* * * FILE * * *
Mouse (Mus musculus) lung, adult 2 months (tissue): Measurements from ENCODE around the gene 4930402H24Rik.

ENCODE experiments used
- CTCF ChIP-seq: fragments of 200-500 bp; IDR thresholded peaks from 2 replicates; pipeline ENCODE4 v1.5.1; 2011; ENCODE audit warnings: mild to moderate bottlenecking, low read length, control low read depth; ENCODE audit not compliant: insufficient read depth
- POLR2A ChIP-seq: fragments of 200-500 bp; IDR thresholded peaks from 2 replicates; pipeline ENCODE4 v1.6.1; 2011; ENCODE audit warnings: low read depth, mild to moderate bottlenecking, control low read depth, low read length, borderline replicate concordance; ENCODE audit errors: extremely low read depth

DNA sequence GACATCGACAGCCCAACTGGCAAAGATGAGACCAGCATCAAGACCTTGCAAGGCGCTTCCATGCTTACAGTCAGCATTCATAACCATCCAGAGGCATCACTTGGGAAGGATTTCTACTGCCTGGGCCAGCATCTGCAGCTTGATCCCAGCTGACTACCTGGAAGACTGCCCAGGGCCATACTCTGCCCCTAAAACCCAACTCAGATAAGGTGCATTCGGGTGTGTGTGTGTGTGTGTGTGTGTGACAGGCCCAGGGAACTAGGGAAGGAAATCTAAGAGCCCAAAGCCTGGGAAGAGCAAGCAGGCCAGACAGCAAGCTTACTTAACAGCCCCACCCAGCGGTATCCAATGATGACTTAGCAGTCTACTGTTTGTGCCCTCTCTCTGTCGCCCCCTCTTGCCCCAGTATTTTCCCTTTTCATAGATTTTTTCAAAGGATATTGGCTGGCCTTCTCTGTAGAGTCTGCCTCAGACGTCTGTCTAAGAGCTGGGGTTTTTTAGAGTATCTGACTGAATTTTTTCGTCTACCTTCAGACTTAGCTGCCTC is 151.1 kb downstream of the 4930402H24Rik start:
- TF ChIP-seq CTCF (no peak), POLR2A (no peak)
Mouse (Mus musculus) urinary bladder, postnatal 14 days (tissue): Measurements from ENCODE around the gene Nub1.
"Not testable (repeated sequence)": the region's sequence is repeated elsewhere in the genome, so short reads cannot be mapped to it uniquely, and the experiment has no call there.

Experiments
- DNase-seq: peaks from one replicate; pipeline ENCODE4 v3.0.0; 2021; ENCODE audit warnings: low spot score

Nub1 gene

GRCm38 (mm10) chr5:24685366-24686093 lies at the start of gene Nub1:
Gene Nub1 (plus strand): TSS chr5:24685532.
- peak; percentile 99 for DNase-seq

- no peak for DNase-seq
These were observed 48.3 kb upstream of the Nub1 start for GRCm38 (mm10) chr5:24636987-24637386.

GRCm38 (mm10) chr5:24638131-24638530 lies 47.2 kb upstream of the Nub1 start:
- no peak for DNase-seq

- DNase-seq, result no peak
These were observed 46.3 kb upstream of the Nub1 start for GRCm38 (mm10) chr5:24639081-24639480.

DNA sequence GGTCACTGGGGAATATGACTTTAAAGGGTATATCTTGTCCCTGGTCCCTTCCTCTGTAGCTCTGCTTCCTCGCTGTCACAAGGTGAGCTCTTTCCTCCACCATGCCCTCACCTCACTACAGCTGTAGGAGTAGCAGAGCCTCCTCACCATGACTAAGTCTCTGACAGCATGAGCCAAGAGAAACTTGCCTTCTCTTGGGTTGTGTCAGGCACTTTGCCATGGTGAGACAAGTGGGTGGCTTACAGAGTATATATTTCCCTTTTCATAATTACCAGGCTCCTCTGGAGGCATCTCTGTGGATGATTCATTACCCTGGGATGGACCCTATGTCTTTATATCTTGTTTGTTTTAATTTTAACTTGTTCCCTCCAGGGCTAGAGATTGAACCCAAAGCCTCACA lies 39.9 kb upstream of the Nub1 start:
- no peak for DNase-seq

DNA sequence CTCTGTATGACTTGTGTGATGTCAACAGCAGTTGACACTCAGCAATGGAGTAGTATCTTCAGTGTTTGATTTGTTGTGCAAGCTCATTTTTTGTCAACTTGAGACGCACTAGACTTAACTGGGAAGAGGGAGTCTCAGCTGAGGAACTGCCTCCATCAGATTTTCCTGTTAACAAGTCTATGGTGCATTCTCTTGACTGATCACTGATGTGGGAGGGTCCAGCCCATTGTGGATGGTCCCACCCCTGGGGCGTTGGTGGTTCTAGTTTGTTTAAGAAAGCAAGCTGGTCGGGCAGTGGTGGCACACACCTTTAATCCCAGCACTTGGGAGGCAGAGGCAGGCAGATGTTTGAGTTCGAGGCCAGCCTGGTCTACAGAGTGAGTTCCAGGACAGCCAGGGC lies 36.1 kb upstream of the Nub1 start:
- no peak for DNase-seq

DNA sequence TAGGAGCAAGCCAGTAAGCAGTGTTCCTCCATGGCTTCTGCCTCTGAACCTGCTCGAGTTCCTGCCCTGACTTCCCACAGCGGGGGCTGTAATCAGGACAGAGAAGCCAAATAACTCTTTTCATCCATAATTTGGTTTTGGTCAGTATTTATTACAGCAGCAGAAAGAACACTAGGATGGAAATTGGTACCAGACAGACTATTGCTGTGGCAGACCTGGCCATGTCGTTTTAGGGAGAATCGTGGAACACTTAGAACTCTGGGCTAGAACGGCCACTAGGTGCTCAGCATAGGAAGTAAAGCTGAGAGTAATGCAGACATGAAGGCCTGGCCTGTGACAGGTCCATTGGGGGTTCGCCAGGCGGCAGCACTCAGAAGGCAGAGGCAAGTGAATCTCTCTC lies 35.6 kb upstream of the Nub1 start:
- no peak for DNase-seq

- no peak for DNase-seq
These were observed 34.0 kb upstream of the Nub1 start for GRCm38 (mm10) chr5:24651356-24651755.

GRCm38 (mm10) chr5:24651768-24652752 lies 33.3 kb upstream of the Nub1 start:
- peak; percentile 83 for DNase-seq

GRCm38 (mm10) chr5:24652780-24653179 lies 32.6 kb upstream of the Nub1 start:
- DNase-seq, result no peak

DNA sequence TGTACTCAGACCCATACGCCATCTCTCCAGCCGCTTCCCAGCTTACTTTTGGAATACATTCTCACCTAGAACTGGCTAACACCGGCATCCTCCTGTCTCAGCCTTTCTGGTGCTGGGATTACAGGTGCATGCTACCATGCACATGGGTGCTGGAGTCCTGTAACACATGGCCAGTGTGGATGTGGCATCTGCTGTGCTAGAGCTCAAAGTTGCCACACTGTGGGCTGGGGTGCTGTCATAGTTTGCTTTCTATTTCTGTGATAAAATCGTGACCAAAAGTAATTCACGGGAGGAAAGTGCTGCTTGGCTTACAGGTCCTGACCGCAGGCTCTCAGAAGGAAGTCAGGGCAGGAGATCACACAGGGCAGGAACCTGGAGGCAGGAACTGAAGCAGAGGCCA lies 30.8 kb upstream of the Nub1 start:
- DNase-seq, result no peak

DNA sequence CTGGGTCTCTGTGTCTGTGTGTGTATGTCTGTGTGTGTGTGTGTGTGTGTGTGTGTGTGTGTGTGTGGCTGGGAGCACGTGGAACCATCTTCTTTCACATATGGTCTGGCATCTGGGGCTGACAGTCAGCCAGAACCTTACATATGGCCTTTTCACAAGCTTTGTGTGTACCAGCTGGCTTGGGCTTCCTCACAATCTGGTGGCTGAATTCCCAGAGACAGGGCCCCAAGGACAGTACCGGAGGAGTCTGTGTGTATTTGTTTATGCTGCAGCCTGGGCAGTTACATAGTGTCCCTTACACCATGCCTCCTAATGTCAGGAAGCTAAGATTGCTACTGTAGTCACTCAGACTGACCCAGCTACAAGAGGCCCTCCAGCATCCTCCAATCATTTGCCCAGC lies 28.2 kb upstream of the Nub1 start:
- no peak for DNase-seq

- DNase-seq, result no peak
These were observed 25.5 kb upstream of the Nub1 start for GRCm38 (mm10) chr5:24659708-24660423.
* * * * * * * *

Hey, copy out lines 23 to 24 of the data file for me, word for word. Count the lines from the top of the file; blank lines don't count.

DNA sequence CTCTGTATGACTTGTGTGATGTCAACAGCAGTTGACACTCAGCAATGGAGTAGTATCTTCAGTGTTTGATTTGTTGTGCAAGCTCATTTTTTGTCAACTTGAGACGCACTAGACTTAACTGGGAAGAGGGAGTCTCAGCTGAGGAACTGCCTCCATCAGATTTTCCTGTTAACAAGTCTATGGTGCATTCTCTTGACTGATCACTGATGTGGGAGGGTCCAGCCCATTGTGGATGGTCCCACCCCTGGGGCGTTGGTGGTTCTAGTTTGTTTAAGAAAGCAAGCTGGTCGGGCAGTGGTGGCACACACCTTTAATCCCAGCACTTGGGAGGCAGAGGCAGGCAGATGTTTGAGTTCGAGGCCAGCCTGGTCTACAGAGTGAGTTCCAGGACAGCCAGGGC lies 36.1 kb upstream of the Nub1 start:
- no peak for DNase-seq